Earlier this winter, Buckley’s sixth grader’s virtually travelled through time thanks to the their immigration unit—an interdisciplinary study about the people who came to America. This project-based learning unit, organized by Ms. Patricia Russac and Ms. Natasha Chadha, integrated history and language arts.
Each student researched one immigrant group’s journey to the United States, including the reasons for the emigration, the struggles of living and working in this country, the prejudices they faced, and the traditions they brought that influenced the fabric of our culture. They also learned about the important contributions of immigrants, as well as the origin of many of the traditions that we take for granted today.
“In history, we constantly talk about how cultural diffusion influences the exchange of ideas and technology through migration, trade, and war,” said Ms. Russac. “The immigration project reinforces the full meaning of this idea.”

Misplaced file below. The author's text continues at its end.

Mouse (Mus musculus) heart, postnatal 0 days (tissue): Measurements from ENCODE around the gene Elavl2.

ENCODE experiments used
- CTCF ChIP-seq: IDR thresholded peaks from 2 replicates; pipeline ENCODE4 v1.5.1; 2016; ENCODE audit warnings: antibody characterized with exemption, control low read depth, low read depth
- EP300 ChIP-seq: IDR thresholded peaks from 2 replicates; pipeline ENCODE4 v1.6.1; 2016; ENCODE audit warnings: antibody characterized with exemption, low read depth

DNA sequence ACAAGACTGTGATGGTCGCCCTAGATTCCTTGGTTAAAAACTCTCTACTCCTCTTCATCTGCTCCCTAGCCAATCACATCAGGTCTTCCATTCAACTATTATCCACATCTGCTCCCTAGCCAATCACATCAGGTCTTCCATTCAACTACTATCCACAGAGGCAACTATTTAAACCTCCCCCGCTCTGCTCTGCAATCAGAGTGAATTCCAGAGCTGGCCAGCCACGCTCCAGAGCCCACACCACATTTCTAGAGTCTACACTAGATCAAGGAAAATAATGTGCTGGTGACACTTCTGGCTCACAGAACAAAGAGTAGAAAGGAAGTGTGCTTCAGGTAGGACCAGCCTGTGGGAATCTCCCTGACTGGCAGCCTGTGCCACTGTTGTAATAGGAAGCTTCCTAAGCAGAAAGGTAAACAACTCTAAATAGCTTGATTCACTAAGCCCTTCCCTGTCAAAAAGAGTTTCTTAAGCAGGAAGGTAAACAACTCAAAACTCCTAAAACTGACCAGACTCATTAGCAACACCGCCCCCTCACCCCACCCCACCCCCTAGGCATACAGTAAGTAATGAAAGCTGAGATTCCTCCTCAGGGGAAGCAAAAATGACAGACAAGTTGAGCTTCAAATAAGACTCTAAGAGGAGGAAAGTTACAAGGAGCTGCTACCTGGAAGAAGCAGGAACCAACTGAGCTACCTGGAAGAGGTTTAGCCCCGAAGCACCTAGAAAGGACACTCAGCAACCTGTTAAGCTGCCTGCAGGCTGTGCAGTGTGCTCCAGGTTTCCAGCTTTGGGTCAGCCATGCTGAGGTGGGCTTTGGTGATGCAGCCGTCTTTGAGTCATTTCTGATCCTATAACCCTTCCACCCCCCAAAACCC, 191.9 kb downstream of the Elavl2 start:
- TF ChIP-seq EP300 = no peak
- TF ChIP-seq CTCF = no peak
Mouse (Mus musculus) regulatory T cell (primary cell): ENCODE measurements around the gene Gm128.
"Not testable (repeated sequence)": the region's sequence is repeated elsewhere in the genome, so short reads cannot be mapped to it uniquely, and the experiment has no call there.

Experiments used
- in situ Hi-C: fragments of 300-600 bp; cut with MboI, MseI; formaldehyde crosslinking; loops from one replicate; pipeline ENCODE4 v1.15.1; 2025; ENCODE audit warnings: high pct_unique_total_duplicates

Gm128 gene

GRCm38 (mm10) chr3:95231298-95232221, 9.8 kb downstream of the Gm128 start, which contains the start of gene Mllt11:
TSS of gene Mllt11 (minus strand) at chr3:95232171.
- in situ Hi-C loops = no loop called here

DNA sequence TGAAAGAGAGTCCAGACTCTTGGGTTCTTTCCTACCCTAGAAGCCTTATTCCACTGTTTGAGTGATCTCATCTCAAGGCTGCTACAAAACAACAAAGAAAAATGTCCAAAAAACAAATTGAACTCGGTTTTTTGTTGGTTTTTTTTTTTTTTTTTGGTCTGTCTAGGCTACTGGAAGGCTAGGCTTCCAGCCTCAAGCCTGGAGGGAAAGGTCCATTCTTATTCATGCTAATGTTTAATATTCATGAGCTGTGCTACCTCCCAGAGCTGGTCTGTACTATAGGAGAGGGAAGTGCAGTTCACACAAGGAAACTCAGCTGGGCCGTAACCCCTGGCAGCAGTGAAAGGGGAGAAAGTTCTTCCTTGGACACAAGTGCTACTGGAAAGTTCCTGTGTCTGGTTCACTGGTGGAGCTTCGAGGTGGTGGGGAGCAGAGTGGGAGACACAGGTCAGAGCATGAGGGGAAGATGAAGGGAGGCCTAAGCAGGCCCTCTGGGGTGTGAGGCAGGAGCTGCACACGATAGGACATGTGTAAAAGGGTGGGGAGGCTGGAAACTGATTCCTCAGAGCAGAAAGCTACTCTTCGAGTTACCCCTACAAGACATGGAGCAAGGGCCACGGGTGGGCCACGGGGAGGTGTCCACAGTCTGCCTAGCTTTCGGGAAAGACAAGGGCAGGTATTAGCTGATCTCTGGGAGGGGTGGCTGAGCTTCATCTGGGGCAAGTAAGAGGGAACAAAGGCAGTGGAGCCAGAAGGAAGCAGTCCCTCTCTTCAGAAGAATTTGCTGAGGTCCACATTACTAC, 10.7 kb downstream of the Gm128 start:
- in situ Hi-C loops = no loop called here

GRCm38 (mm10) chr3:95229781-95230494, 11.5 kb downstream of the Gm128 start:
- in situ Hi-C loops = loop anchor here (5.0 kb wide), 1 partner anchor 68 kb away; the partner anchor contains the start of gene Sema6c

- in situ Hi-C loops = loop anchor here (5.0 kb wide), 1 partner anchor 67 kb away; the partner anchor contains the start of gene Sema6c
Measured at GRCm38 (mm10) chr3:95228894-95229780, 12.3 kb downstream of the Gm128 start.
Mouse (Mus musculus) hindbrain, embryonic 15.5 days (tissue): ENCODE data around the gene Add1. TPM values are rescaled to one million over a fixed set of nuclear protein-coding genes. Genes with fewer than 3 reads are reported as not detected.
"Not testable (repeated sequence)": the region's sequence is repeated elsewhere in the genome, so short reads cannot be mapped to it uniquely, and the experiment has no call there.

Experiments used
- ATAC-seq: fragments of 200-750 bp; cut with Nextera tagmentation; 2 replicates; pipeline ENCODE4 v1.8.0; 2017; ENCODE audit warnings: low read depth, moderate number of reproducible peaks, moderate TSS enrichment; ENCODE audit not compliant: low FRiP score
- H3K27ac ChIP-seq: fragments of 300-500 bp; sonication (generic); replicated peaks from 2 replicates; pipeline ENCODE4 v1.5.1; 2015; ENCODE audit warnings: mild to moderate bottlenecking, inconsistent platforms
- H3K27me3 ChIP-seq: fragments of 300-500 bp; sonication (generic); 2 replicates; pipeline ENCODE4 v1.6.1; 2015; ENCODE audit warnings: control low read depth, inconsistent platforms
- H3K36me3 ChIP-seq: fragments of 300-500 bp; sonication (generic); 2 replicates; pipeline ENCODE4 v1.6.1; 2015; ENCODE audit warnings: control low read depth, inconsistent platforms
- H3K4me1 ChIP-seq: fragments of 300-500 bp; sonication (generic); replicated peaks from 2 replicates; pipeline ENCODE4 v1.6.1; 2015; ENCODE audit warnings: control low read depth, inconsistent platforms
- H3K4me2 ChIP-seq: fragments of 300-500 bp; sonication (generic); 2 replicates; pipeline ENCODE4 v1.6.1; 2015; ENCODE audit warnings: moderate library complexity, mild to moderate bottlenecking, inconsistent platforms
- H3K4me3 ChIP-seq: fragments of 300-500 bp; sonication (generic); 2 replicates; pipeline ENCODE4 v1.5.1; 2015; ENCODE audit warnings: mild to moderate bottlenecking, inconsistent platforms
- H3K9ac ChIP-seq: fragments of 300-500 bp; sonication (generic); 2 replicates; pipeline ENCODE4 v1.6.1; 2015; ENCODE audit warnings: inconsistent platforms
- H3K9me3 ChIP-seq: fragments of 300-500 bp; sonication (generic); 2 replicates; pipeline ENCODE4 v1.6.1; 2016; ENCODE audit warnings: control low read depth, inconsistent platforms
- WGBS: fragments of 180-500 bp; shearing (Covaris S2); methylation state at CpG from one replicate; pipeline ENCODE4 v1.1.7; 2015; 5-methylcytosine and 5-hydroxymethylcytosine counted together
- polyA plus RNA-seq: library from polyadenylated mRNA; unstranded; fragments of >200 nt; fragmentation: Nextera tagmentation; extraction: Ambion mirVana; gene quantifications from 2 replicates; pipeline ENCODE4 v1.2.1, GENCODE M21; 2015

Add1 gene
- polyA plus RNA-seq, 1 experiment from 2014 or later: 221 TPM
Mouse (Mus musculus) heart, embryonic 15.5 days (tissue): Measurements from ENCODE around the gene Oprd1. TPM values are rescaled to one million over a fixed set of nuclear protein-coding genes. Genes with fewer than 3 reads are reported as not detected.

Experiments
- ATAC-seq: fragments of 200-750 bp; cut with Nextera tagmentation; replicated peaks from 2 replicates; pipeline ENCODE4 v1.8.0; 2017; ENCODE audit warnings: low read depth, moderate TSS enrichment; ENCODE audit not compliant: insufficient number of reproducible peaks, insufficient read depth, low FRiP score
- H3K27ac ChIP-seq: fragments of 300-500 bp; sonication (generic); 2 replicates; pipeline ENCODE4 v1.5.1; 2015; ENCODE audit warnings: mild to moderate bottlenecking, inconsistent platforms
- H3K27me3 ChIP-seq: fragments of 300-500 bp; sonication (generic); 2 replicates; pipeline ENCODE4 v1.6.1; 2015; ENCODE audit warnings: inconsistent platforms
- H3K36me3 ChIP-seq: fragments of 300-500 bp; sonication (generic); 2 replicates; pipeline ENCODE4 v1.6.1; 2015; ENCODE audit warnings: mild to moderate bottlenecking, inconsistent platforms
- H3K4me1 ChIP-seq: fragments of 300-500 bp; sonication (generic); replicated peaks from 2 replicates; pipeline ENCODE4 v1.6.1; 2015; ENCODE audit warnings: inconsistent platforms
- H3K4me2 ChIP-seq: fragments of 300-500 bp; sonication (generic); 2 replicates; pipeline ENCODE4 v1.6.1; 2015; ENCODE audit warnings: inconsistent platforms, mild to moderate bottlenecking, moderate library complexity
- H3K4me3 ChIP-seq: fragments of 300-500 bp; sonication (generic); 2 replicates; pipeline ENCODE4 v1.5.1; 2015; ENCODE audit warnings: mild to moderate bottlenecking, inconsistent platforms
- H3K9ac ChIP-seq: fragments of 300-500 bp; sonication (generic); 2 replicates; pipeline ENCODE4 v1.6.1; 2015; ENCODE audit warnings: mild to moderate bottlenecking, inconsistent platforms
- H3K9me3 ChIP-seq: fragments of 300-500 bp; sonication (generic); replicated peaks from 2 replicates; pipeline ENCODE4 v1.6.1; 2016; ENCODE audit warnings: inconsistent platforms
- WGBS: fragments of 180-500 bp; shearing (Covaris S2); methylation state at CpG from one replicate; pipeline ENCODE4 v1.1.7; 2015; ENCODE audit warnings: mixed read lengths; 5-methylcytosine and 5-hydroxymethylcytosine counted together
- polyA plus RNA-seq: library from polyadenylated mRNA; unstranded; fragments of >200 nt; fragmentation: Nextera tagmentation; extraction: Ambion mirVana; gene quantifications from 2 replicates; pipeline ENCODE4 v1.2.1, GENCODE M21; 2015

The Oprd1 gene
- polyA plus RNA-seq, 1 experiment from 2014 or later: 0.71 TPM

At the exhibition, students shared their first person, historical fiction journal entries in handmade books as an individual documenting their journey from their cultural group. Students also made infographics and short videos about the traditions of other cultures, and built visual data graphs to show the number of immigrants who came to this country over several decades.
It was a great way to demonstrate everything they learned about our country’s cultural history.
“In English, we used personal narratives as a means to both sympathize and empathize with struggles others faced as they tried to come to the land of opportunities,” Ms. Chadha said. “By using their history research to fuel creative writing in English, students were able to appreciate their own journey even more.”